It is clear that the housing sector is facing uncertain times. The only certainty is that more will change. Housing providers are starting on a challenging journey of transformation. This is now is a prime time for providers to think about other ways they can increase income without relying solely on their core activities.
These activities go beyond providing affordable housing. Diversification is nothing new, housing associations have had diversification initiatives for some time, created to protect tenants, strengthen housing communities and support social objectives.
Research certainly suggests that more housing providers are getting involved in these sorts of activities than ever before. Many have made a conscious decision to expand and increase their involvement in community-based initiatives such as employment and skills to help tenants find work. There is a growing interest in services for wellbeing, acute care and public health particularly for the elderly enabling hospital discharges or preventing hospital admissions.
These activities have already been identified by housing associations because of the positive impact they have on the communities in which they currently operate. By contributing to the health and wellbeing of their tenants and in turn contributing to the stability of the neighbourhood which helps to maintain the value of properties and helps to control the management costs.
Many of these are specific diversification projects and form part of a wider business strategy. Others have grown more organically as the resources of the housing associations are called on more and more with housing officers seeing their roles expanding to address social care needs, alcohol and substance misuse and mental health issues due to the cutbacks in statutory services. Previously housing officers have signposted people to resources; now they are providing support directly or through partnerships to help sustain tenancies.
Housing providers rely on information from their employees on the issues that affect their communities, and there is rarely budget for formal research, so the approach to diversifying and the projects associations take on needs to be influenced by the employees who have direct contact with the local community. These are the people who are best placed to identify the issues where a direct provision, commercial arrangement or partnership may be able to add value and impact social objectives.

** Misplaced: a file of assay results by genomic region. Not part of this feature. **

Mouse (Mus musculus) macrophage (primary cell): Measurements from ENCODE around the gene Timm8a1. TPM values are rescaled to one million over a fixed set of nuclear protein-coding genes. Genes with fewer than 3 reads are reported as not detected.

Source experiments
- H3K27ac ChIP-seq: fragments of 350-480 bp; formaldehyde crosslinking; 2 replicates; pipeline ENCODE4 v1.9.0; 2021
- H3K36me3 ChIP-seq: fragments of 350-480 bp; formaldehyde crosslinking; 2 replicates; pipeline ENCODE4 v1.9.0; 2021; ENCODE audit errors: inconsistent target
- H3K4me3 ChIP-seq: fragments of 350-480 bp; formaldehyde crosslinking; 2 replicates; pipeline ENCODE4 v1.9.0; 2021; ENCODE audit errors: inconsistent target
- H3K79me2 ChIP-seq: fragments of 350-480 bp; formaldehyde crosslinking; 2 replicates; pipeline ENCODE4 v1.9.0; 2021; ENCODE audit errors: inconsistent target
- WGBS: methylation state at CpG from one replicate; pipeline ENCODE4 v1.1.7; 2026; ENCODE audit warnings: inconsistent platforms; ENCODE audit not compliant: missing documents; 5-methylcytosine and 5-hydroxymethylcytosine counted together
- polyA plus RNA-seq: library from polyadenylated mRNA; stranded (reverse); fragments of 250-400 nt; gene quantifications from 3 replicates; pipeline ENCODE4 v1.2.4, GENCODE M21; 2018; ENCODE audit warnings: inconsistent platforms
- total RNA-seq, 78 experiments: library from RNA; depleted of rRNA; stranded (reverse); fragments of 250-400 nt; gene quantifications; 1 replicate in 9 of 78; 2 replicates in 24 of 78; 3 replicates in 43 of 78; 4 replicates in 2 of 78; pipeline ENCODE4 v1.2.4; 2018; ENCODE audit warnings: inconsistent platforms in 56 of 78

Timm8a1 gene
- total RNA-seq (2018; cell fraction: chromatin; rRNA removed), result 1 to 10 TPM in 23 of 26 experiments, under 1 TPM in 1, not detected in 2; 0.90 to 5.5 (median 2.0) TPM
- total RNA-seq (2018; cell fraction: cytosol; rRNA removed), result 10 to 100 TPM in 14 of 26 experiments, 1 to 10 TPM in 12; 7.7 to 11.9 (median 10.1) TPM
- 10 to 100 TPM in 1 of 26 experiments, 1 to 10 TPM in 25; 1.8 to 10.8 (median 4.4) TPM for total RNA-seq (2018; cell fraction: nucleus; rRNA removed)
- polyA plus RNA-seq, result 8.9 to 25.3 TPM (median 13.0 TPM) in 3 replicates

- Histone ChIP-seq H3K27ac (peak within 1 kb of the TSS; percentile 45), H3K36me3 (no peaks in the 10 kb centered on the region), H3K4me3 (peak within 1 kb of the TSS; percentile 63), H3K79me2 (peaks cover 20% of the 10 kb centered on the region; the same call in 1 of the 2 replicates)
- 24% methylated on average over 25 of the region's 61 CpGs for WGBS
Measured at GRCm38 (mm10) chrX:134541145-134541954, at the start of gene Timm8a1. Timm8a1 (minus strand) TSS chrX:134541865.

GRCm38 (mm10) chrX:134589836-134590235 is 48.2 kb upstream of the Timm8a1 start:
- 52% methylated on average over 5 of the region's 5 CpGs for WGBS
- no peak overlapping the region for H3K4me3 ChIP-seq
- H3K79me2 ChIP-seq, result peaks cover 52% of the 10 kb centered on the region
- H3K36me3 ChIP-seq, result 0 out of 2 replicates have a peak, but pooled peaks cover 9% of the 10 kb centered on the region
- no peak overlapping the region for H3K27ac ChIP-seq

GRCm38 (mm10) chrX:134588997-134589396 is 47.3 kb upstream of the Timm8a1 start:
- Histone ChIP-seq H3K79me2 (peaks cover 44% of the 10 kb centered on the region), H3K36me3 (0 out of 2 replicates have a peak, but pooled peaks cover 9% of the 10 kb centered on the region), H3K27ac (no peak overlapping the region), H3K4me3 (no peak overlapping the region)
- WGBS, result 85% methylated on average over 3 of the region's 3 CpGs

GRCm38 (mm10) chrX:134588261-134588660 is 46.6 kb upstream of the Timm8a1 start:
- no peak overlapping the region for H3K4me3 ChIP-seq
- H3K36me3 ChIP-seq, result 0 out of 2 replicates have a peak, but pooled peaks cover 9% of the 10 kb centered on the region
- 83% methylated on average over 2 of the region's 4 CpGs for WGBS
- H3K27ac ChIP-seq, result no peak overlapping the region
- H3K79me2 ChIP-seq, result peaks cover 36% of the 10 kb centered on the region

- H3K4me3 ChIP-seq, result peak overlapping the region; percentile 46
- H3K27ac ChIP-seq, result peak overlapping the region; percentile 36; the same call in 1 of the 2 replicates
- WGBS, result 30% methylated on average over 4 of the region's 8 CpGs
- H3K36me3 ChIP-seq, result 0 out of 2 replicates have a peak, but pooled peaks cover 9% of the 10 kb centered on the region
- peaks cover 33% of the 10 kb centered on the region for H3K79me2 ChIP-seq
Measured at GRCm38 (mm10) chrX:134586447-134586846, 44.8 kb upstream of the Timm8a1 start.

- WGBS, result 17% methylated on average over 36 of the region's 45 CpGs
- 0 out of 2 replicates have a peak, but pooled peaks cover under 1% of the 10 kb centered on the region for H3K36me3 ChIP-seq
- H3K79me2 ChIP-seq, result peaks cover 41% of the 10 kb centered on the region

The areas of work include support for tenants who have been homeless, recent offenders, drug rehabilitation and troubled families or community-based initiatives like youth groups or activities for the elderly. At first glance, it may not be clear why associations should get involved in these efforts, but the need to sustain tenancies, the increase in housing management and neighbourhood management costs if these activities are not in place is a big driver for many housing associations.
For further revenue streams, providers are looking at, and running pilot schemes in care services, including care homes, hospital admittance prevention and domiciliary care as this is an opportunity to generate additional income where an existing tenant needs change and cannot be met within the general stock.
Diversifying from core services is one approach; another is to secure services that would be of benefit to their tenants or the local community by enabling charitable or social enterprise organisations to provide their services directly to tenants. These can be the start of a more formal partnership, but start out as an informal arrangement providing benefit to sustain tenants and help build the community and local neighbourhood.
As with any change, there is an element of risk. By diversifying into non-core activities, housing associations need to be aware and understand the risks that apply to them, including strategic, operational, financial and governance. It needs to be a major part of the strategy to identify and manage the risks from the outset.
It’s important to remember diversification can require a new business structure or might affect the provider’s status if it is charitable. If an association acquires a business, forms a joint venture or adds an enterprise to its group, it will need the right legal advice to look at its contractual, constitutional and general governance arrangements.This is all part of the stress testing that associations are expected to carry out to ensure that any risks taken are properly assessed and understood and that decisions are taken with that in mind
There’s no doubt that diversified ways of working can offer housing providers additional income with services that benefit their tenants and communities.
The key is ensuring there is a valid strategy in place that looks at the needs, benefits and the funding available to get the ideas off the ground and properly analyses the risks involved in order to benefit the tenants, community and the housing provider in a positive but measured way.